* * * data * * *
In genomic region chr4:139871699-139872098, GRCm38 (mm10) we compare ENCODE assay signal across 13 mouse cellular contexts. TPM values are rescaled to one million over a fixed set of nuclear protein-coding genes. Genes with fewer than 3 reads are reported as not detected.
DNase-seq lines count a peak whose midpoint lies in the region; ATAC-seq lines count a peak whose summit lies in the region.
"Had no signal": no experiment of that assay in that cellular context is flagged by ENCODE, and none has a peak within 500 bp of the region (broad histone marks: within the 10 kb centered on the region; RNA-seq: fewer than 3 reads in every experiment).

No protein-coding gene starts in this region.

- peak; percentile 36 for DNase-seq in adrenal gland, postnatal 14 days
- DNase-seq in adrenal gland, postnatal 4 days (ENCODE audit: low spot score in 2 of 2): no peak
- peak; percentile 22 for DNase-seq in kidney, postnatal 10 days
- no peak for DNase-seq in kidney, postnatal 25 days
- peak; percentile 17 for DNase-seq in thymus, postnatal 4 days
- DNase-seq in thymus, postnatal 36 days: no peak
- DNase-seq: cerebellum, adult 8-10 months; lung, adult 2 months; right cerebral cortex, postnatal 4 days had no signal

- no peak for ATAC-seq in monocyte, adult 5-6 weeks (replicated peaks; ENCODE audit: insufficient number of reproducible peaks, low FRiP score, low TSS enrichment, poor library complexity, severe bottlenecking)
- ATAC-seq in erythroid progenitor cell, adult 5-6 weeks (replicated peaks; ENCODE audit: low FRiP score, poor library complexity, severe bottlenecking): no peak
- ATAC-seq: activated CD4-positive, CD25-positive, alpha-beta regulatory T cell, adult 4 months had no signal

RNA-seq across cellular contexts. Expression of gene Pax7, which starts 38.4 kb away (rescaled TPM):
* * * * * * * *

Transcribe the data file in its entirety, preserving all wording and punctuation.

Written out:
In genomic region chr4:139871699-139872098, GRCm38 (mm10) we compare ENCODE assay signal across 13 mouse cellular contexts. TPM values are rescaled to one million over a fixed set of nuclear protein-coding genes. Genes with fewer than 3 reads are reported as not detected.
DNase-seq lines count a peak whose midpoint lies in the region; ATAC-seq lines count a peak whose summit lies in the region.
"Had no signal": no experiment of that assay in that cellular context is flagged by ENCODE, and none has a peak within 500 bp of the region (broad histone marks: within the 10 kb centered on the region; RNA-seq: fewer than 3 reads in every experiment).

No protein-coding gene starts in this region.

- peak; percentile 36 for DNase-seq in adrenal gland, postnatal 14 days
- DNase-seq in adrenal gland, postnatal 4 days (ENCODE audit: low spot score in 2 of 2): no peak
- peak; percentile 22 for DNase-seq in kidney, postnatal 10 days
- no peak for DNase-seq in kidney, postnatal 25 days
- peak; percentile 17 for DNase-seq in thymus, postnatal 4 days
- DNase-seq in thymus, postnatal 36 days: no peak
- DNase-seq: cerebellum, adult 8-10 months; lung, adult 2 months; right cerebral cortex, postnatal 4 days had no signal

- no peak for ATAC-seq in monocyte, adult 5-6 weeks (replicated peaks; ENCODE audit: insufficient number of reproducible peaks, low FRiP score, low TSS enrichment, poor library complexity, severe bottlenecking)
- ATAC-seq in erythroid progenitor cell, adult 5-6 weeks (replicated peaks; ENCODE audit: low FRiP score, poor library complexity, severe bottlenecking): no peak
- ATAC-seq: activated CD4-positive, CD25-positive, alpha-beta regulatory T cell, adult 4 months had no signal

RNA-seq across cellular contexts. Expression of gene Pax7, which starts 38.4 kb away (rescaled TPM):